Outside, another young traveler has turned up – his name is Abraham, and he’s got massive hair and his own funky porn-music theme. He’s also looking for Milly, his girlfriend (the screamer at the dinner table), but he’s not given a chance to explain much more before he, too, is twatted over the head, given a good kicking and thrown in the cell with Jason.
While Aunt Harris is packing, she is attacked and killed by a monster seemingly made out of silly putty. In the cell, Abraham is explaining who he is to Jason: "I came to find my chick. What’s going on here?"
"Our only chance," replies Jason, "is a freaky dwarf they’ve got here."
I’m sorry, but I’ve got to interject here. At what point previously has this been discussed? I’ve watched this film a dozen times, and this still doesn’t make any sense – Jason hasn’t had anything but contempt for Frederick up until this point, and apart from one brief outcry when being strangled by Jason, all Frederick has done is kill innocent people – he’s hardly what I would call an "only chance".
But their "only chance" he is – at this precise moment he’s busy cooking the pair some suspect-looking porridge and spiking their guards’ drinks.
On giving the hairy pair their breakfast, Frederick is greeted with some stilted ad-libbed lines ("Blimey! How many times has this been eaten, eh?" / "I thought I ordered two Wimpy’s!" oh, my aching sides). There’s then an interminable bit of slapstick when the guards collapse after drinking their green liquid, and Frederick piles them on top of each other so he can reach the door’s lock (Audience: "There’s a bucket behind you, you daft little twat! Stand on that!").
Of course, even with Frederick’s help, it’s not long before the two boys get caught again, and this time Doctor Storm uses the power of flashbacks to give us a bit of background – he was tutored by Pavlov, and worked under Stalin. He also hates students (don’t we all?) and once ran his own zoo. But he quickly discovered that animals weren’t his forte, and he needed to work with humans (cue a naked couple resolutely failing to shag in a fishtank).
Frederick offers a totally unwarranted interruption at this point: "Cow’s brains torn from their mother’s womb before they were born! VIRGIN brains, never had a thought in their whole lives!"
Storm ignores this, and carries on with his tale of how he narrowly escaped dying when his surgery was burned down. Then Jason and Abraham get yet another kicking and are locked up with Frederick ("A lot of use you were!").
They decide on another half-arsed plan – Frederick is small enough to fit through a window, although he protests half-heartedly at this: "I won’t do it! I won’t do it! I absolutely refuse! I won’t do it! No, I won’t do it!"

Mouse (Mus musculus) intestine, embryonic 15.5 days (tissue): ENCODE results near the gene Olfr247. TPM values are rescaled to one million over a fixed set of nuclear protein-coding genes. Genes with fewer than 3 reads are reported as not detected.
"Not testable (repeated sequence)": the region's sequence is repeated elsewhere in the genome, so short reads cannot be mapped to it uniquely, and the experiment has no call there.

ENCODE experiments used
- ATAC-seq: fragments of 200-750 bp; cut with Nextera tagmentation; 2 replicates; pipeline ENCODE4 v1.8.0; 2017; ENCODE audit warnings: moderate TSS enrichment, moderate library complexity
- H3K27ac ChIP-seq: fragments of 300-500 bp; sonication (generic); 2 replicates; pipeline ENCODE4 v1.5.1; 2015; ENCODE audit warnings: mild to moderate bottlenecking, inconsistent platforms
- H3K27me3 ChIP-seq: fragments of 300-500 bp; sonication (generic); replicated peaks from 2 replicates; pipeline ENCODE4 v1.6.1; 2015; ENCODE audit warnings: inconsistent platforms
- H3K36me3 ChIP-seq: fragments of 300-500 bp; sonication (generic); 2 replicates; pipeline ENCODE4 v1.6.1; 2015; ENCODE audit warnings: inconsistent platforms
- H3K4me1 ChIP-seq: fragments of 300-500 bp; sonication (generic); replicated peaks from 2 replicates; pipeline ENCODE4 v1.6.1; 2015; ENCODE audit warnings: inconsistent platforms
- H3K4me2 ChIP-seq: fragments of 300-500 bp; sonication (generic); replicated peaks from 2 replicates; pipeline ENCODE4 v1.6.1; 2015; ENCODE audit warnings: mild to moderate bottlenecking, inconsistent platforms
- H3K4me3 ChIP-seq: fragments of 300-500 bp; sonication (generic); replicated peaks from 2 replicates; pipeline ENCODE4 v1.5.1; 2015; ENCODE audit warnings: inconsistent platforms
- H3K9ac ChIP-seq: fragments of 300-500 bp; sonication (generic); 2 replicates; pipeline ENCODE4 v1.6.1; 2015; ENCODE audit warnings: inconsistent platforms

Jason: "Well, it’s either do it or have your head sliced off, too."
Frederick: "(Gulp) Alright then."
He makes his way round and belts a guard with an axe (cue lots more blood), but during the escape finds himself thrown bodily down the stairs. In a moment of tried-for pathos, he expires, but manages to ask Jason: "I was almost the hero… wasn’t I?"
Jason and Abraham then set out to try and rescue the girls and destroy the doctor’s "ridiculous machines", stopping only to receive yet another pasting from the guards. There’s a rather wonderful bit amongst all the obligatory gore and flames (got to have a flaming climax – it’s a British horror film after all) when Jason pauses mid-flee to stuff his face in the kitchens.
Horror Hospital is actually a lot more generic a horror film than it would like to be – it does tend to trade on its reputation for being a bit avante-guard, but it ends with some great poetic justice for the chief baddie, and a typically illogical open-ended "twist", just like so many of its ilk. What raises it above its early 70s peers is the sense of fun to be had – it’s that strangest of things, a comedy horror which succeeds. Director Anthony Balch has somehow managed to make every joke seem unintended, giving the whole thing a slapdash feel despite the obvious talent at work. If it was made today, a modern audience would know that it was taking the piss. But back then, there was no such thing as irony or post-modernism. Truly, Balch was a man ahead of his time. What a shame he died before he had the chance to make another film.
If you don’t believe me, try finding a negative review of Horror Hospital. For something which seems so low-brow on the surface, it has always been hugely popular amongst its limited audience.
"Man, it’s such a fantastic story, they’d never believe it…"
Last updated: February 23, 2010
What the... 31k
Abraham's theme 53k
Delightfully cheesey sub-porn music